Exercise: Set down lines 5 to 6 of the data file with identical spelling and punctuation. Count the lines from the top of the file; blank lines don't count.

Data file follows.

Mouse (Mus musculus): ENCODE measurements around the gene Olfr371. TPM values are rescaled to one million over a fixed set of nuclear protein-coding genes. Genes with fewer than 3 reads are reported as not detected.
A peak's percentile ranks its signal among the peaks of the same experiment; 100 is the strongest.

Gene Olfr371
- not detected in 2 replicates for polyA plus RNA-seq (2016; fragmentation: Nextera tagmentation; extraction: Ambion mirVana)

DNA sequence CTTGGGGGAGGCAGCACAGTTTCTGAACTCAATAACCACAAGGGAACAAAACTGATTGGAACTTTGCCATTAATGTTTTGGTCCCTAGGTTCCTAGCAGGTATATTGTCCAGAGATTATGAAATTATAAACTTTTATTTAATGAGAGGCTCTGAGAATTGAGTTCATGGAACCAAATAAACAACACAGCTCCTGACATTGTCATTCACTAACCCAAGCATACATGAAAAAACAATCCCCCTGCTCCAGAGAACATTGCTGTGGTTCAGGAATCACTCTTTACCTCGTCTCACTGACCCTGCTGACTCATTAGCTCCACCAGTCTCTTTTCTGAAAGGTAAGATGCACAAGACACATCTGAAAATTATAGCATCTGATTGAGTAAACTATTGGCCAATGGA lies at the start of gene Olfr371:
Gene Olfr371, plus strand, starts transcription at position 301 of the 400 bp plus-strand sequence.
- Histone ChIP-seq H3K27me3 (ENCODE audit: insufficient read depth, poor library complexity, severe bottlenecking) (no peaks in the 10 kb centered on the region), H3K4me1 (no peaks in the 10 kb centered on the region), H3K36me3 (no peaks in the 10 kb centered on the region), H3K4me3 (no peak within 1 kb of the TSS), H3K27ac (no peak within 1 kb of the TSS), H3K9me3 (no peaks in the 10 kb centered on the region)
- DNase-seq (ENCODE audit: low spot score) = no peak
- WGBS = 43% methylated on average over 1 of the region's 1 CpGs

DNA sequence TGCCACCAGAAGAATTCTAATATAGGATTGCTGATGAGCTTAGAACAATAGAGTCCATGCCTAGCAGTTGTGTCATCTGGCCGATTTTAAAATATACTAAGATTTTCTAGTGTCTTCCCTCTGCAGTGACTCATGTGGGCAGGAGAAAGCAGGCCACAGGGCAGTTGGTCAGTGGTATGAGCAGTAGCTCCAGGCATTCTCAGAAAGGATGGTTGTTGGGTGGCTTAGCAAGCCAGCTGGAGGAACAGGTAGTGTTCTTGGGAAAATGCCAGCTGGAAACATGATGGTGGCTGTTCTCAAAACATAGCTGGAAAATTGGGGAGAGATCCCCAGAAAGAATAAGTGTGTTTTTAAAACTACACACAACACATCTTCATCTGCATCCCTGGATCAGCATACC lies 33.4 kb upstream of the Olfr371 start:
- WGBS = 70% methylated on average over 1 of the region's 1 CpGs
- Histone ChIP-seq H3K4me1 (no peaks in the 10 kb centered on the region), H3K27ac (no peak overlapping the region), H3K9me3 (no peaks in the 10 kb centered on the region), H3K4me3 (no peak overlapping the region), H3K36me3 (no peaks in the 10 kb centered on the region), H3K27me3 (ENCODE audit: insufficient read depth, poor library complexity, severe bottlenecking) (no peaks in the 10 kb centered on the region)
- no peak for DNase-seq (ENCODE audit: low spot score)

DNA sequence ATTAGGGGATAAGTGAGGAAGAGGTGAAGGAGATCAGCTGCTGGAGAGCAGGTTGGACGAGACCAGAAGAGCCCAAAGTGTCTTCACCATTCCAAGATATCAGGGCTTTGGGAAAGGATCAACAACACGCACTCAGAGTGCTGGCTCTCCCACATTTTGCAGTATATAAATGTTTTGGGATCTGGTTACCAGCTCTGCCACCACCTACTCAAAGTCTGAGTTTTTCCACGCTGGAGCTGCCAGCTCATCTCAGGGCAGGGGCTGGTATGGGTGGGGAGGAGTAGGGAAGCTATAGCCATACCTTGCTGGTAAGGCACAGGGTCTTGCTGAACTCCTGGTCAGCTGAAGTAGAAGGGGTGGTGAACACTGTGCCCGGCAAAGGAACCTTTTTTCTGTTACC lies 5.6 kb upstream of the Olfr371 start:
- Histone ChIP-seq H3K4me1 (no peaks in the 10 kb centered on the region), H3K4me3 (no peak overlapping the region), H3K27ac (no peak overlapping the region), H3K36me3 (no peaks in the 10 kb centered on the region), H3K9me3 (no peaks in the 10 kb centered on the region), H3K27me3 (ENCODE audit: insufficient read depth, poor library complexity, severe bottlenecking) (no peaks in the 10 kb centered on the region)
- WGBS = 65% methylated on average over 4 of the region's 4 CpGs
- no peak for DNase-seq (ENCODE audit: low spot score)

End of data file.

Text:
DNA sequence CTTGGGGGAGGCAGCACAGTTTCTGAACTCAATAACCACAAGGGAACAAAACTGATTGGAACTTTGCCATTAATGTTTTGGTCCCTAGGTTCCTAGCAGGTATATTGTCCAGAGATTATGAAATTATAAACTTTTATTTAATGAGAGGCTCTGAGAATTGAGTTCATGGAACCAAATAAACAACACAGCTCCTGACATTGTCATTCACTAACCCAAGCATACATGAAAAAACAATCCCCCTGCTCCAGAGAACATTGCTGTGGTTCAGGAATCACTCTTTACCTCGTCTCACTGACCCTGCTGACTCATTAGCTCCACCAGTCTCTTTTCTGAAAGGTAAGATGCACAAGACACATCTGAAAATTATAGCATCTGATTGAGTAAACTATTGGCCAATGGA lies at the start of gene Olfr371:
Gene Olfr371, plus strand, starts transcription at position 301 of the 400 bp plus-strand sequence.